The new deadly sins that may lead to eternal damnation are polluting, genetic engineering, being obscenely rich, drug dealing, abortion, pedophilia and causing social injustice, The Times newspaper has reported.

Quoting from Vatican newspaper L’Osservatore Romano, The Times reported that certain actions were so unholy that they needed to be deemed as “mortal sins” – not the less serious “venial sins”.

The man in charge of examining confessions and indulgences for the Vatican, Monsignor Gianfranco Girotti, told the Vatican newspaper that priests should be aware of the “new” sins.

“New sins have appeared on the horizon of humanity as a corollary of the unstoppable process of globalisation,” Monsignor Girotti said.

“You offend God not only by stealing, blaspheming or coveting your neighbour’s wife – but also by ruining the environment, carrying out morally debatable scientific experiments, or allowing genetic manipulations which alter DNA or compromise embryos.”

The other “new” mortal sins included taking or dealing drugs and causing poverty or the “excessive accumulation of wealth by a few”, Monsignor Girotti said.

According to the Catholic Church, “immediately after death the souls of those who die in a state of mortal sin descend into Hell.”
well, this is kinda odd.
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Old 2008-03-21, 23:33   Link #307
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"carrying out morally debatable scientific experiments, or allowing genetic manipulations which alter DNA or compromise embryos."

I feel a bit of a conflict brewing between scientific and religious communities.
I see genetics as a field of science that's going to grow the most in the quite near future.

Guess it comes down to a hot potato that is evolution vs. creationism.
As the Catholic church has pretty much dropped creationism I find listing genetic manipulation as a mortal sin a bit odd. If we're not God's creations what is there actually to protect.
Well can't say that's the only thing in catholic teachings that eludes me.
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Old 2008-03-21, 23:36   Link #308
teachopvutru
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I'm more wondering whether or not it's for them to decide what's mortally sinful...

Also I agree that that news is pretty odd...
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Old 2008-03-22, 09:01   Link #309
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I think that belongs more to the silly news. I just don't get it why they would consider it sinful for something as mundane as pollution. I mean, in this modern world, it's quite inevitable yet ("yet" since we are currently looking for alternatives)
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Old 2008-03-22, 09:05   Link #310
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^i guess so, plus i think there are far worse things than dealing drugs and abortion.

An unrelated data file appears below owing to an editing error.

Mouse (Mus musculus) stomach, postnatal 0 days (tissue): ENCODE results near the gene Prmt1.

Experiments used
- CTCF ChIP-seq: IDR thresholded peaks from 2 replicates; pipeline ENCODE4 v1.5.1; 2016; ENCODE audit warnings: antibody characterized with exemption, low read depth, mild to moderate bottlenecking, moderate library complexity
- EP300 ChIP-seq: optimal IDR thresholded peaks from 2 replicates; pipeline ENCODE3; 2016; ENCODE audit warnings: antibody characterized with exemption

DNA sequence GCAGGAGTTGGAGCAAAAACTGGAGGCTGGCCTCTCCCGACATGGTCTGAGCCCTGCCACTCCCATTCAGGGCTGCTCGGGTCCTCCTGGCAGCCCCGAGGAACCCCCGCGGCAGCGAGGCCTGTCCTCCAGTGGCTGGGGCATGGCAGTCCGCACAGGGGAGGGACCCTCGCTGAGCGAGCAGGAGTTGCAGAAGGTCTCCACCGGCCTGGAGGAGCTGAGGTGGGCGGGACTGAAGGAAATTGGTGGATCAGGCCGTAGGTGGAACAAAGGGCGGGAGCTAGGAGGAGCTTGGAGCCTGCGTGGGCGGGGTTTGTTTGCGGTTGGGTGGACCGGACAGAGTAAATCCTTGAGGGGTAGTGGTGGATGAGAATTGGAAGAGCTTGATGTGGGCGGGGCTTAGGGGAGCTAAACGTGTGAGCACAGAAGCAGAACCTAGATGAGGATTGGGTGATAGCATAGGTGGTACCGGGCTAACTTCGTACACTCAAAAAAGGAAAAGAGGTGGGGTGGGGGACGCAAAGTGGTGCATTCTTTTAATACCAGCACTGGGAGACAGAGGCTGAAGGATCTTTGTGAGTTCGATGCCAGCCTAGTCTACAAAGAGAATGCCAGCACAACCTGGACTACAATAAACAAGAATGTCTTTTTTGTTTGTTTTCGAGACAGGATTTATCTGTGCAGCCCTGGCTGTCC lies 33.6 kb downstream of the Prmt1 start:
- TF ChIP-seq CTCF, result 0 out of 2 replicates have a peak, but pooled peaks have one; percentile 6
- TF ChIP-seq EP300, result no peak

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Old 2008-03-22, 09:41   Link #311
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Btw, the Catholic Church didn't quite clarify what they mean by "pollution." If they consider natural pollutions like volcanic eruptions and twisters, then the heck that's just wrong.

Have they considered what Pope John Paul II might have thought of this rule if he is still alive?
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Old 2008-03-22, 11:24   Link #312
Slice of Life
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Originally Posted by Pendevous View Post
Btw, the Catholic Church didn't quite clarify what they mean by "pollution." If they consider natural pollutions like volcanic eruptions and twisters, then the heck that's just wrong.
[Irony]I'm sure that's exactly what they meant. But volcanoes kill people, that means they go to hell in any case. And that's why it's so hot in hell. It all makes sense now.[/Irony]

Looks as if this hit home at some people. How dare somebody claiming the moral authority to say that polluting the environment is a bad thing to do. This is terribly offending, because y'know I might feel bad next time I dump my trash into the woods.

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Have they considered what Pope John Paul II might have thought of this rule if he is still alive?
Why should they and why do you think this would have changed anything. I can't remember the last pope being a vocal advocate of ruining the planet. Well, I actually do remember him being that but that has more to do with ideas about contraception.
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Old 2008-03-22, 11:34   Link #313
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Quote:
The new deadly sins that may lead to eternal damnation are [...] being obscenely rich [...]
Umm... so I guess owning a city ornamented with a fuckton of gold doesn't qualify as being "obscenely rich", does it?